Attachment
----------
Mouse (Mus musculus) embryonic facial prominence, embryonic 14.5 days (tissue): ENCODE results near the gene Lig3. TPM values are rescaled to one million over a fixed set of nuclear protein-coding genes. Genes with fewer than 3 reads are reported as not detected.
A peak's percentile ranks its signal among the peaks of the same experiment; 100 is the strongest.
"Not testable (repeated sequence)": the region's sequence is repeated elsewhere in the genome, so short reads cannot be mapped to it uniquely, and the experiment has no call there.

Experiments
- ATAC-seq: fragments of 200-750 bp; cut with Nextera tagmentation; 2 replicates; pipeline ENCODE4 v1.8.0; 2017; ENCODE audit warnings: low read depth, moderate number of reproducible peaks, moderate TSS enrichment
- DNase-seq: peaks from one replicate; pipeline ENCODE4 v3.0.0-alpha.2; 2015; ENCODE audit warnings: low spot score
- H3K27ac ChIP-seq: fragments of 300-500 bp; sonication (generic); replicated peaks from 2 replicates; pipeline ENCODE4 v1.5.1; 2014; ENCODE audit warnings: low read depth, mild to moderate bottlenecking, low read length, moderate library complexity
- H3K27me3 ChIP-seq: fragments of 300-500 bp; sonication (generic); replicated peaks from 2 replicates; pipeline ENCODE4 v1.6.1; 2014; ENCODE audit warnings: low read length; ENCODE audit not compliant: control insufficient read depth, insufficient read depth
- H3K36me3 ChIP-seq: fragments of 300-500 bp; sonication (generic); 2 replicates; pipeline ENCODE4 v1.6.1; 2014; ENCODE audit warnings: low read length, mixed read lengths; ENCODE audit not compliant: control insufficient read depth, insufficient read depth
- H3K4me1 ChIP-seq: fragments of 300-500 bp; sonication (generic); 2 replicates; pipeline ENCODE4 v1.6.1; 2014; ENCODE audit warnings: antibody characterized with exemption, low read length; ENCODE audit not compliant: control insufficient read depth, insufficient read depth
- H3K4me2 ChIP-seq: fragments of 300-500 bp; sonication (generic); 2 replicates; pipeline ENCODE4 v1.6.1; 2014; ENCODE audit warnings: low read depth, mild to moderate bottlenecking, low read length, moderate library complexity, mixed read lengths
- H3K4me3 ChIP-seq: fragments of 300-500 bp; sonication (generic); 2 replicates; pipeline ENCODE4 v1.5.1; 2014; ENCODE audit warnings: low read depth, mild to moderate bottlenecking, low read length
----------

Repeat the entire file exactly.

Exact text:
Mouse (Mus musculus) embryonic facial prominence, embryonic 14.5 days (tissue): ENCODE results near the gene Lig3. TPM values are rescaled to one million over a fixed set of nuclear protein-coding genes. Genes with fewer than 3 reads are reported as not detected.
A peak's percentile ranks its signal among the peaks of the same experiment; 100 is the strongest.
"Not testable (repeated sequence)": the region's sequence is repeated elsewhere in the genome, so short reads cannot be mapped to it uniquely, and the experiment has no call there.

Experiments
- ATAC-seq: fragments of 200-750 bp; cut with Nextera tagmentation; 2 replicates; pipeline ENCODE4 v1.8.0; 2017; ENCODE audit warnings: low read depth, moderate number of reproducible peaks, moderate TSS enrichment
- DNase-seq: peaks from one replicate; pipeline ENCODE4 v3.0.0-alpha.2; 2015; ENCODE audit warnings: low spot score
- H3K27ac ChIP-seq: fragments of 300-500 bp; sonication (generic); replicated peaks from 2 replicates; pipeline ENCODE4 v1.5.1; 2014; ENCODE audit warnings: low read depth, mild to moderate bottlenecking, low read length, moderate library complexity
- H3K27me3 ChIP-seq: fragments of 300-500 bp; sonication (generic); replicated peaks from 2 replicates; pipeline ENCODE4 v1.6.1; 2014; ENCODE audit warnings: low read length; ENCODE audit not compliant: control insufficient read depth, insufficient read depth
- H3K36me3 ChIP-seq: fragments of 300-500 bp; sonication (generic); 2 replicates; pipeline ENCODE4 v1.6.1; 2014; ENCODE audit warnings: low read length, mixed read lengths; ENCODE audit not compliant: control insufficient read depth, insufficient read depth
- H3K4me1 ChIP-seq: fragments of 300-500 bp; sonication (generic); 2 replicates; pipeline ENCODE4 v1.6.1; 2014; ENCODE audit warnings: antibody characterized with exemption, low read length; ENCODE audit not compliant: control insufficient read depth, insufficient read depth
- H3K4me2 ChIP-seq: fragments of 300-500 bp; sonication (generic); 2 replicates; pipeline ENCODE4 v1.6.1; 2014; ENCODE audit warnings: low read depth, mild to moderate bottlenecking, low read length, moderate library complexity, mixed read lengths
- H3K4me3 ChIP-seq: fragments of 300-500 bp; sonication (generic); 2 replicates; pipeline ENCODE4 v1.5.1; 2014; ENCODE audit warnings: low read depth, mild to moderate bottlenecking, low read length